Why So Much Killing and Disregard for Life?

How many times do we need to read this, “It is unclear what motivated the shooting, but investigations are ongoing and will continue into most of the day…” One of the by-products of being in a Covid lockdown is not only did we avoid colds and the flu but the mass shootings were put on hold. Now that we are beginning to reopen, guns and shootings seem to be in the news every other day. WHY?

Jim Jordan, Representative of Ohio, once again embarrassed himself and his state by verbally abusing Dr. Anthony Fauci in a hearing on the Hill yesterday. It seems that Jordan’s agenda is to use his taxpayer-funded job to harass, vent and inflame citizens with no productive result.

The fact that Jordan disrespected Congress by not wearing a coat in a formal setting speaks to the character of the man, but isn’t it a moral affront to pit the number of people who have died from Covid-19 against the debate about when we will get all our rights back? Jordan was only trying to get on the news, which he did, but how do you think the families of those who have succumbed to the virus feel about his diatribe? Fauci is trying to save lives and Jim Jordan was yelling at him for no good reason. WHY?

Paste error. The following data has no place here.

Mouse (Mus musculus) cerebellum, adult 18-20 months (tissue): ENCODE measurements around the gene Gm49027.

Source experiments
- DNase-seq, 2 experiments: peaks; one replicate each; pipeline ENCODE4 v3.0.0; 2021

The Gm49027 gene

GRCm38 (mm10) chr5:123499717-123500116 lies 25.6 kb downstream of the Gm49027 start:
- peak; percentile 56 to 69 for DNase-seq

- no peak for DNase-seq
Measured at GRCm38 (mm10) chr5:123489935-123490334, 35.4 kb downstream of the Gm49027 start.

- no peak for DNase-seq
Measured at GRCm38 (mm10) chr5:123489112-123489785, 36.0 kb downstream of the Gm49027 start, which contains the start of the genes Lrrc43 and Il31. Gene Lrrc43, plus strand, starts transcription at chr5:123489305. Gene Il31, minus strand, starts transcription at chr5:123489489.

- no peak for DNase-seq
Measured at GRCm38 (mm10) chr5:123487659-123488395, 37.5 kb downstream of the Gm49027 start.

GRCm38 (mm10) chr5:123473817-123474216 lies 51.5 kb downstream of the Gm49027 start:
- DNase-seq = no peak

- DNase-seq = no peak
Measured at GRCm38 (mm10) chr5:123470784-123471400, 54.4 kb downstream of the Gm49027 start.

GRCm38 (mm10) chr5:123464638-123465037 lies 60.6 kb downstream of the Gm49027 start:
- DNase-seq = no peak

All the numbers start to run together when seeing the daily stats, but we must always remember those numbers represent people. According to a Washington Post analysis of data provided by the Department of Health and Human Services, during the past week thirty-eight states have reported an increase in the number of people hospitalized with Covid-19. But the national statistics don’t capture the intensity of the coronavirus emergency in the hotspots. Michigan reported more than 10,000 new infections on Tuesday alone. On Wednesday, the state reported an average of 46 deaths a day, up from 16 a month earlier. If 46 people were killed in a mass shooting, we would be alarmed and saddened.